Last fall, David B. Seligman was appointed Western Maryland College's new vice president and dean of academic affairs.
Seligman replaced Melvin D. "Del" Palmer, who, after seven years in the position, returned to teaching comparative literature courses full time at WMC. Palmer first came to the college in 1965.
A Newark, N.J., native, Seligman has a doctorate in philosophy from Duke University and a bachelor's degree in the same discipline from the University of Rochester in New York. He comes to Westminster from Skidmore College in Saratoga Springs, N.Y., where he was associatedean of the faculty for the past eight years.
What follows are excerpts from a recent interview with Seligman conducted by Sherri Kimmel Diegel, managing editor of the Hill, Western Maryland's alumni magazine, reprinted with permission.
In your view, what are Western Maryland's strengths?
The greatest resource that this institution has is its faculty. I think that this is a faculty of astonishing ability and accomplishment.
There is a tendency, I think, on the part of a lot of folks, to assume that the faculty of Harvard, or Princeton, or Swarthmore or what have you, are clever, bright, energetic and accomplished people, but that the faculties of other places, like Western Maryland College, are simply toilers in the field, sort of your plain, ordinary, garden-variety folk who just go out there every day and teach their courses. Well, they're wrong.
The fact of the matter is these are enormously gifted, exciting, energetic, talented, resourceful, humane people. The real powerhouse resource of this college is the faculty.
You've mentioned two plans you have for improving the faculty. One was expanding the faculty grants program. The other is scholar lectures, having people in certain disciplines giving lectures in their area of expertise. Could you discuss these ideas?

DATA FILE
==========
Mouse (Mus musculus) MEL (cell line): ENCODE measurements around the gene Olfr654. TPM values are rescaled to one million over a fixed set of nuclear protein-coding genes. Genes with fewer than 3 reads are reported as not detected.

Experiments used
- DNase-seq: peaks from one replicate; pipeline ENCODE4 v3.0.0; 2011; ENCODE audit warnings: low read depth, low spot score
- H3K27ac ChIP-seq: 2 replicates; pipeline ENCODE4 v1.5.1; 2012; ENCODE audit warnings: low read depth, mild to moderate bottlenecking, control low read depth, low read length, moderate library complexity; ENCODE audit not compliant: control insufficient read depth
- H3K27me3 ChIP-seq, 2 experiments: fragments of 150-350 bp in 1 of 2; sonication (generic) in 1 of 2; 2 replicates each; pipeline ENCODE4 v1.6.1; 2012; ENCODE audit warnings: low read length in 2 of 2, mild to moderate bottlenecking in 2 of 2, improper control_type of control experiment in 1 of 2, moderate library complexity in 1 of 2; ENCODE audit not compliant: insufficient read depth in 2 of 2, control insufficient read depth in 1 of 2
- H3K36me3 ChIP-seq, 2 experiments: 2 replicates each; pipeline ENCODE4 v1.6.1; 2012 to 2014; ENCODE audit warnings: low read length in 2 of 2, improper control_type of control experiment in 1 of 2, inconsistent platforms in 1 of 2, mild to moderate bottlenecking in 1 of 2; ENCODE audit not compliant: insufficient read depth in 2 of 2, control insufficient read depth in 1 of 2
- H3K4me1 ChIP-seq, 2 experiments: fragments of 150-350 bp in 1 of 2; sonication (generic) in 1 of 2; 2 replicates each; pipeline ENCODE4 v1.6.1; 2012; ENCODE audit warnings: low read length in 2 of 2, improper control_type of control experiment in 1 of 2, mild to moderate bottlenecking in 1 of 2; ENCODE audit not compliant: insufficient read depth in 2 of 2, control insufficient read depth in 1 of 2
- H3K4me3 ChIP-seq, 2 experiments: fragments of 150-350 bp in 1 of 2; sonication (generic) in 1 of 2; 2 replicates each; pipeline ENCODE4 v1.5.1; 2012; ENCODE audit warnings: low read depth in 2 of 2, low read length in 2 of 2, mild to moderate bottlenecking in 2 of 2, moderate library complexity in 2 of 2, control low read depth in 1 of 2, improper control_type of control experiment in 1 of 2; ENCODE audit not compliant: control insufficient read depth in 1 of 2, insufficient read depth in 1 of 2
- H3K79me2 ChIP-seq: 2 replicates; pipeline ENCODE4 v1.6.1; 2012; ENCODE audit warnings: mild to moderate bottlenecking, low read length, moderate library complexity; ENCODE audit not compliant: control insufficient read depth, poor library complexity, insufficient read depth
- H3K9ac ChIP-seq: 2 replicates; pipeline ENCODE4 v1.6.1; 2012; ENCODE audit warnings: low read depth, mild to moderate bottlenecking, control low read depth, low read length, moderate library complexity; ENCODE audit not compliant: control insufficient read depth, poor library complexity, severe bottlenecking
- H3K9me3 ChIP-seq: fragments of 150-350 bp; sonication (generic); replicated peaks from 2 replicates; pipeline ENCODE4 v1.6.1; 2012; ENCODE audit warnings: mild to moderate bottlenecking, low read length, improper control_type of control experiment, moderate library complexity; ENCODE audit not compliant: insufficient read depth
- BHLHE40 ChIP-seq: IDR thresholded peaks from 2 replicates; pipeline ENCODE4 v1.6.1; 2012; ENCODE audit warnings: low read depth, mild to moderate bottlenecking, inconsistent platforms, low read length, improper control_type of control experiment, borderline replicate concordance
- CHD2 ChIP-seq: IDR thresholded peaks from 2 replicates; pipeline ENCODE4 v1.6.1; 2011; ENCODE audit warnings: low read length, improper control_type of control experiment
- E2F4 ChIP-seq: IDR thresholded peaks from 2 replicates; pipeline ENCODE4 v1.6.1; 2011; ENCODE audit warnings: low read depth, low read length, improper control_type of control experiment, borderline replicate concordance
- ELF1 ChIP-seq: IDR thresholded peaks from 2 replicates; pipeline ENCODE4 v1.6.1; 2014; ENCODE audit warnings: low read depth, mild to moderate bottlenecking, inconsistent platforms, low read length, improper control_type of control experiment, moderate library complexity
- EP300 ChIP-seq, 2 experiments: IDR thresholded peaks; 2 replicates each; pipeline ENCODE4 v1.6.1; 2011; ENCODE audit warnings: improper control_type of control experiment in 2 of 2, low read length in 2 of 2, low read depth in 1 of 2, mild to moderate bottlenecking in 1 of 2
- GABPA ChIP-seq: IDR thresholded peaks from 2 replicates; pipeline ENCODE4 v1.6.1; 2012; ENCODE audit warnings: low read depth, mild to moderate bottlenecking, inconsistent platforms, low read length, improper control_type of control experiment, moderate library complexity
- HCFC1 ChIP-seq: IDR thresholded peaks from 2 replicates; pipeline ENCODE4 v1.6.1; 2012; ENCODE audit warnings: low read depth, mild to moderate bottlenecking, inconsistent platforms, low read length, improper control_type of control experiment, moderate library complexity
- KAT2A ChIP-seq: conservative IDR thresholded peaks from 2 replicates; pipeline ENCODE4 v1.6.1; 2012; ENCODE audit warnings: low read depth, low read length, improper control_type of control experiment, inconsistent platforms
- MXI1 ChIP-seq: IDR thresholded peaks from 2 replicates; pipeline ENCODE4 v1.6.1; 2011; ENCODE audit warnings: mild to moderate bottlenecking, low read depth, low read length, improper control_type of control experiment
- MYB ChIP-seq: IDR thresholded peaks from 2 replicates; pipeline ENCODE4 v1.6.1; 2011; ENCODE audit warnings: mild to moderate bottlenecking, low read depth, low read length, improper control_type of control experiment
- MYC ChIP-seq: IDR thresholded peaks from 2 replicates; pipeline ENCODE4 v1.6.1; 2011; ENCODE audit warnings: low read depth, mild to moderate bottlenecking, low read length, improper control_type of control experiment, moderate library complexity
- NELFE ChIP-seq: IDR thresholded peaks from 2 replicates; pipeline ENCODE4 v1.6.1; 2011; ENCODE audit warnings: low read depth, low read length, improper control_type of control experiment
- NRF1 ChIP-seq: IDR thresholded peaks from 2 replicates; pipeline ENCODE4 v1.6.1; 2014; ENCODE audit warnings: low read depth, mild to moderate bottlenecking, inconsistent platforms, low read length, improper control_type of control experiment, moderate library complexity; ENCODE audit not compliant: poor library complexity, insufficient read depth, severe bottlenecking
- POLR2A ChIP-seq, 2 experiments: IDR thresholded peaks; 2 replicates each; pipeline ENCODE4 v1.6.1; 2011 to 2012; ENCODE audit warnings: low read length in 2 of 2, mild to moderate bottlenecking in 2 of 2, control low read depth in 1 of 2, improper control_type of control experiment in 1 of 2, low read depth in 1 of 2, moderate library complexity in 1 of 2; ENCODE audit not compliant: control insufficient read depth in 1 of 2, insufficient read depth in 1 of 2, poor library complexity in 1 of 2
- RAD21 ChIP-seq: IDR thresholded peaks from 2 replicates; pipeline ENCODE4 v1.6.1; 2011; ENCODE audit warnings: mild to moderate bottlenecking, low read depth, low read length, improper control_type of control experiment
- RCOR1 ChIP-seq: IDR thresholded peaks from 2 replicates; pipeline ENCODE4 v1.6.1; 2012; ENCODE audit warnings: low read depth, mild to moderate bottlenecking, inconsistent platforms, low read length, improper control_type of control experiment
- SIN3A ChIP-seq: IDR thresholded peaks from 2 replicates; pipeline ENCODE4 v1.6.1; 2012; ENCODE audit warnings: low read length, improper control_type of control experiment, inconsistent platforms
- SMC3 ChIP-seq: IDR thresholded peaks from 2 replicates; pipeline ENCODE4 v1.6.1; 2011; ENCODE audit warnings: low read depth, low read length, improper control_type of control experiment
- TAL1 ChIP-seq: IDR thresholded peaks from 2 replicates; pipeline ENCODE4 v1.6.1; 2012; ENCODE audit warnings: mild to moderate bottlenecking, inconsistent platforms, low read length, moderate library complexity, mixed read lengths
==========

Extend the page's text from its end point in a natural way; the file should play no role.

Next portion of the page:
My understanding when I came to the college was that one of the objectives of moving to a standard (teaching) load (for professors) of three courses per semester rather than four was to enable the faculty ofthe college to spend more time and devote more energy, more effectively, to such things as improvement of their teaching, development of new instructional methods or materials; to strengthen their roles as advisers to students as part of our efforts in improving retention and at providing a more effective educational experience for undergraduates; and to upgrading their involvement with research, scholarship and artistic productivity in their disciplines.
One of the ways to do that is by seeking external funding, grant funding to help them todo those sorts of things -- the scholarship research, the artistic production and so forth.
I'm trying to be very active in calling tothe attention of faculty members opportunities for grant funding in their disciplines as I come across them.
The second thing that I have done is to enlist the aid of some professional assistance in thatarea, and we have retained a firm out of Washington, D.C., which specializes in assisting faculty in developing grant proposals and seeking outside funding.
The second thing you asked me about was something that I mentioned when I was appointed. I suggested that a tradition which exists in many other countries and in a few universities andcolleges in this country might be something that we'd like to try onat Western Maryland College. And that is the so-called inaugural lecture, the notion being that when a faculty member is elevated to the rank of professor, or full professor, as it is sometimes called, it would be appropriate for him or for her to give an inaugural lecture to the entire campus community.
I have suggested that to the faculty affairs committee, and there's a great deal of interest in it, and we'll see what comes of it. The first such inaugural lecture will occur sometime this spring, and it will be mine. I will be presenting tothe community a lecture either on some issue or topic or concern in higher education or, preferably, on something from my own research.
A large proportion of the faculty at Western Maryland is aging. Many professors were hired in the early and mid-'60s and are nearing retirement age. Do you foresee a problem in a few years with mass retirement? Are there plans to deal with such a time?
I just did a study for the academic affairs committee of the board of trustees on the graying of the Western Maryland College faculty. It is a concern, because there are a couple of bulges in the faculty age pattern.
One of them is in the age group from about 55 to 65, and those are the people who, in the next 10 years or so, will be retiring, or approaching retirement age. There is reason for concern, primarily because there is a national concern. There is reason to believe that there are not as many folks in the pipeline as there will need to be to fill those faculty positions as those retirements come up.